“Fake news” is President Trump’s favorite whipping boy, but a report this morning on Axios.com documents how his administration’s policies are bolstering a few big media companies and undermining their smaller competitors.
The piece suggests that Trump’s appointees at the Federal Communications Commission are working on two fronts with implications for the free flow of news and information that is vital to a successful democracy.
First, FCC Chairman Ajit Pai is leading a charge to undo regulations that block internet service providers like Comcast and Verizon from controlling how information flows through their networks to internet users. Meanwhile, Pai and his colleagues also appear to be greasing the skids for Sinclair Broadcasting’s multi-billion dollar acquisition of Tribune Broadcasting, authors David McCabe and Sara Fischer note.
The result could be the creation of “fast” and “slow” lanes on the internet, with big telecom companies able to frustrate, cut off, or impose extra fees for public access to websites they don’t like, while Trump-friendly Sinclair dominates local television broadcasting in much of the country.
Sinclair is notorious for distributing “must run” news and feature stories from its Baltimore headquarters to stations across the country. The company reportedly cut a deal with Jared Kushner, Trump’s son-in-law, last year to provide sympathetic coverage to the Trump campaign; meanwhile, independent reviews have concluded that Sinclair stations gave Trump a disproportionate amount of favorable or neutral attention.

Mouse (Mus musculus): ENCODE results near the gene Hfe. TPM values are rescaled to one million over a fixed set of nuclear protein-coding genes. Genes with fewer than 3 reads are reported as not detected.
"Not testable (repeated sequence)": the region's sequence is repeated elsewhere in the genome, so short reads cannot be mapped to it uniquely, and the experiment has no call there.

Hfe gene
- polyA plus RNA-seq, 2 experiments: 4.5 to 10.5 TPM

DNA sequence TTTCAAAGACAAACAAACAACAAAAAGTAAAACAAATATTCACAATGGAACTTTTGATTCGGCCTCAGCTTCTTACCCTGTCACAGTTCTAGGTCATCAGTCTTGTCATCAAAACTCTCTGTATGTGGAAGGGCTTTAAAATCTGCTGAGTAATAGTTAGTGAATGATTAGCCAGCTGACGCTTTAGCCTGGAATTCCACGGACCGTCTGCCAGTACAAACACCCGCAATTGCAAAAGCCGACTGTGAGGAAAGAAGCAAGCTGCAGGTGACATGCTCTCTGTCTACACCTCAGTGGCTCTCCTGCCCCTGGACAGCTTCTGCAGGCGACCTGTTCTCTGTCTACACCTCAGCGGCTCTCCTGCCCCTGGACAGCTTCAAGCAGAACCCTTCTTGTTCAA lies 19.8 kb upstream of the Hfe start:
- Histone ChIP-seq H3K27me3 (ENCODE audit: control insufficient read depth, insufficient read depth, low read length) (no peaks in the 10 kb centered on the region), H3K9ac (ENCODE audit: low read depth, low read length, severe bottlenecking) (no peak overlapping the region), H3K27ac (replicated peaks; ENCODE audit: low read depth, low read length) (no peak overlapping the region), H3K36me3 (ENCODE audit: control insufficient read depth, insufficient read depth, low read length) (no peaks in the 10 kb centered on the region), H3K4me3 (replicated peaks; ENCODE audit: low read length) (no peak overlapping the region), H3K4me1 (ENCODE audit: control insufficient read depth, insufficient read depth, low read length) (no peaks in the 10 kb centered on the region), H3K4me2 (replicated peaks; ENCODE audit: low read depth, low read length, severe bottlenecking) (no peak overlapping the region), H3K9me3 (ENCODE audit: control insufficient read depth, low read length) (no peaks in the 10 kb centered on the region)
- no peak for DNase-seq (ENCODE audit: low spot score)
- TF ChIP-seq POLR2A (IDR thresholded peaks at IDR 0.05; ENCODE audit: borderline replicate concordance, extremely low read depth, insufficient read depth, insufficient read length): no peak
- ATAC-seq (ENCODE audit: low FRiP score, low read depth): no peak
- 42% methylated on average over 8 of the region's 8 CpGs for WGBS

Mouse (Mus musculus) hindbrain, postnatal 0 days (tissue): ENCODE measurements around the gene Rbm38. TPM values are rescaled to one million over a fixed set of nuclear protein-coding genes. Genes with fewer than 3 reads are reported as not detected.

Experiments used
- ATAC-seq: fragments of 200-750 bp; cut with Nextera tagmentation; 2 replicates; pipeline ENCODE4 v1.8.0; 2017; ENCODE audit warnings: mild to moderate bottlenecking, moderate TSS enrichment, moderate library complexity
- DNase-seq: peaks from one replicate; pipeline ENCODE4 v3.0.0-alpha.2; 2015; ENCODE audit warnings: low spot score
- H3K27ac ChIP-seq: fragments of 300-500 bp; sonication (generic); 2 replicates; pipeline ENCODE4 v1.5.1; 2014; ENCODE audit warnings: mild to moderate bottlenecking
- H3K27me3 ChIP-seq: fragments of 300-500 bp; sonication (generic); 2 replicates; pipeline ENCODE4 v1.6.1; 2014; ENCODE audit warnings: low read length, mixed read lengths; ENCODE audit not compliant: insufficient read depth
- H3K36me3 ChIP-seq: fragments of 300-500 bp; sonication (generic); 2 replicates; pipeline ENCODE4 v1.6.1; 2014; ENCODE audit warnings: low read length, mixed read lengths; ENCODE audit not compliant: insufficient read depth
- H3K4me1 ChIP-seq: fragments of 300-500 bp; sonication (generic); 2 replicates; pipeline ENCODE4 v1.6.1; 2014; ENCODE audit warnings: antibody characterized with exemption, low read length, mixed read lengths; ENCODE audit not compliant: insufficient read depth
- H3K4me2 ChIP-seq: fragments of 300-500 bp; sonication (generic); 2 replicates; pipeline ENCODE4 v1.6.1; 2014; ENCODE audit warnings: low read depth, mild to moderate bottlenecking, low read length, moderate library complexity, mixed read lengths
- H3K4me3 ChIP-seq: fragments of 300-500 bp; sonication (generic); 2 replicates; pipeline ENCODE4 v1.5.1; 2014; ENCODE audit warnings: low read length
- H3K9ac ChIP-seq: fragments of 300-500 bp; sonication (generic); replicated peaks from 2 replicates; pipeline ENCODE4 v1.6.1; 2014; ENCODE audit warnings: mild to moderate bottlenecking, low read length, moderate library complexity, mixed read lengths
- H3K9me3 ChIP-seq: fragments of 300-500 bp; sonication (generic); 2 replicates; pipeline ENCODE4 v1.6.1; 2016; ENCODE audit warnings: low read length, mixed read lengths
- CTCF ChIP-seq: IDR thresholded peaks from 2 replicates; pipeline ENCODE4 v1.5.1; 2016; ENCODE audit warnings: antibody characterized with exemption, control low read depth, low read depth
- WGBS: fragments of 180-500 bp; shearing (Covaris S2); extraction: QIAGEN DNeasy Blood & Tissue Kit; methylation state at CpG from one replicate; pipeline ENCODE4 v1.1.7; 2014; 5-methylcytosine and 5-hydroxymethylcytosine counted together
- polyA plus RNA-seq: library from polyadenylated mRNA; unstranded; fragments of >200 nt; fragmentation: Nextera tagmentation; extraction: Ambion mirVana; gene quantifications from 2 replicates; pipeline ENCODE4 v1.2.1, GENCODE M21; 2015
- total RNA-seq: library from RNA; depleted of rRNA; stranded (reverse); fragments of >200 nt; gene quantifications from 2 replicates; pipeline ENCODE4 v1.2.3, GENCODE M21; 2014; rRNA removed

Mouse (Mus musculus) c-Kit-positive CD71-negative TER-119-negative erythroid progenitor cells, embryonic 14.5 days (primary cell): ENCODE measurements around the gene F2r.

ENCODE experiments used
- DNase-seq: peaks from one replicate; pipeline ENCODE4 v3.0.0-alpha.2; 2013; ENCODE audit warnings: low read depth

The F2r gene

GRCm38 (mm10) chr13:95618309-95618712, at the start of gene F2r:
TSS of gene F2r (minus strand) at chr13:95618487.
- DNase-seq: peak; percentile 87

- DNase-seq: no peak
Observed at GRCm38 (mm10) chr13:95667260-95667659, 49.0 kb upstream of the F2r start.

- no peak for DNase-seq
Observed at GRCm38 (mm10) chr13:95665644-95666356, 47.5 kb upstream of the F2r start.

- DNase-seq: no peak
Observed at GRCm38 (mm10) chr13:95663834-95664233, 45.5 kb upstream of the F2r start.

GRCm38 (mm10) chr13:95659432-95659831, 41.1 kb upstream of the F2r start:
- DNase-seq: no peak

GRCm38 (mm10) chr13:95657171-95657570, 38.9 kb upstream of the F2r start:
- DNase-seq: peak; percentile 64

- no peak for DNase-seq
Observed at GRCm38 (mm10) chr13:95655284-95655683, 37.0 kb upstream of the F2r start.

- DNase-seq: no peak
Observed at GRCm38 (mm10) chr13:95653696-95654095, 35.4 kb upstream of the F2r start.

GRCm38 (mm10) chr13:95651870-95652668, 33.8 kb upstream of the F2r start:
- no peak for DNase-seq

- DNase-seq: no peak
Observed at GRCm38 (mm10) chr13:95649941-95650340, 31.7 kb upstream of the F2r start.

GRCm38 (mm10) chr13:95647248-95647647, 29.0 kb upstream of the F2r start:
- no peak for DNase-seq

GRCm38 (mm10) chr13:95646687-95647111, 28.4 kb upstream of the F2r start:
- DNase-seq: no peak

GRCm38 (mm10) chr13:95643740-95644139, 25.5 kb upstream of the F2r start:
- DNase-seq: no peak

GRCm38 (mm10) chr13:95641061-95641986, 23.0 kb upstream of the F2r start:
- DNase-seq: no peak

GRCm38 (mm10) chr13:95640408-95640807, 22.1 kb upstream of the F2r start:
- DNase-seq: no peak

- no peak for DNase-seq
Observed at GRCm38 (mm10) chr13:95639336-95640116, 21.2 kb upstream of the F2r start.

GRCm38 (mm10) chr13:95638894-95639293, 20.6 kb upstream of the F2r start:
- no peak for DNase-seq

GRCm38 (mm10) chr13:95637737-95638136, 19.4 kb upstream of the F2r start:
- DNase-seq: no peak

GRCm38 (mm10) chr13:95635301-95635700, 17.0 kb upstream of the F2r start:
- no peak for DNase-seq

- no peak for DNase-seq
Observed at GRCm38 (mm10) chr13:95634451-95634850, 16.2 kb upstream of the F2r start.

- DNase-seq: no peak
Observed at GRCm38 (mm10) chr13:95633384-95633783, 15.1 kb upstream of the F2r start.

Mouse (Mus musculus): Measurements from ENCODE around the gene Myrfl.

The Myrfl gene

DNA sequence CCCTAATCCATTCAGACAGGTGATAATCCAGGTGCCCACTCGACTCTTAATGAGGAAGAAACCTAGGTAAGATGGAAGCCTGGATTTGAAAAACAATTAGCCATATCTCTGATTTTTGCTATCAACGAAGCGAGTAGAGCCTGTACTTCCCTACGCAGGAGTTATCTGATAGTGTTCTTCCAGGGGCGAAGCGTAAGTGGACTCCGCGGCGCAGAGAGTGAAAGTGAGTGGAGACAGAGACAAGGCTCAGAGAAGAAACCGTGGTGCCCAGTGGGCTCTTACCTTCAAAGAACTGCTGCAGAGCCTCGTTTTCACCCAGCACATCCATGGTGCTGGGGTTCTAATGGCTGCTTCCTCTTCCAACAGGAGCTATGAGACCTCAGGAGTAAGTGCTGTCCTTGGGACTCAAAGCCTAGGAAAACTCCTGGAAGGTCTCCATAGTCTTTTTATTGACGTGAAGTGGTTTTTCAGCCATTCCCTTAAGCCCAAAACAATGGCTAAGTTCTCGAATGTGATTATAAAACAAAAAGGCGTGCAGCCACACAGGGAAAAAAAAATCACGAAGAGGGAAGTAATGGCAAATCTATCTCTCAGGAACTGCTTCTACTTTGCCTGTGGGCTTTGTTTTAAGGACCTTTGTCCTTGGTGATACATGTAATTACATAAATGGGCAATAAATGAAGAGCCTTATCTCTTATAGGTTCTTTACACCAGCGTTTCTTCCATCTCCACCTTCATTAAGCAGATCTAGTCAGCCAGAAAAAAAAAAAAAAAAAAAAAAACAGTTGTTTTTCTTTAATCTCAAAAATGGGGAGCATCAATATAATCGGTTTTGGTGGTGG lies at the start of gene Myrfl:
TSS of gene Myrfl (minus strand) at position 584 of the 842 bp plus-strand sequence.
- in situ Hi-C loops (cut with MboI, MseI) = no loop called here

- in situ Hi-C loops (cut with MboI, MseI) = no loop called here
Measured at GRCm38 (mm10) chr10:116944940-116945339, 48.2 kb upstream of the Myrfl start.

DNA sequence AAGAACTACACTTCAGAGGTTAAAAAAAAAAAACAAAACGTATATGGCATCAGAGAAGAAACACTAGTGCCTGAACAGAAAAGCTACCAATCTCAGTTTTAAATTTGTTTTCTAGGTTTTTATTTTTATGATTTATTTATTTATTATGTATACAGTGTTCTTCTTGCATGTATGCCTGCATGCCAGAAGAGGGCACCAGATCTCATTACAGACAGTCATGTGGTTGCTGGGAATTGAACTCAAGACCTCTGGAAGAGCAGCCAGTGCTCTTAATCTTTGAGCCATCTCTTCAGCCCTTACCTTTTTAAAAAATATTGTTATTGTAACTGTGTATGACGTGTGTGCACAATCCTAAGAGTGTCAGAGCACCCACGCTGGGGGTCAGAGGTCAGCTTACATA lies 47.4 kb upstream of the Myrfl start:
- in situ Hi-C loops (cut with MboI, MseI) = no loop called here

Now Sinclair is trying to buy 42 television stations, including outlets in New York, Chicago, and Los Angeles, from Tribune; the takeover would give Sinclair more than 200 stations with nearly 600 channels and a presence in nearly three-fourths of American households, far more than the FCC’s current 39 percent limit. Sinclair already is the nation’s largest broadcaster.
"No one company should have such power over the news and information that citizens must have to successfully practice the art of self-government,” former FCC Commissioner Michael Copps, now serving as special adviser to Common Cause’s Media and Democracy Reform Initiative, observed last summer. “And that doesn't even get into the vices of this particular company."
Office: Common Cause National
Issues: Media and Democracy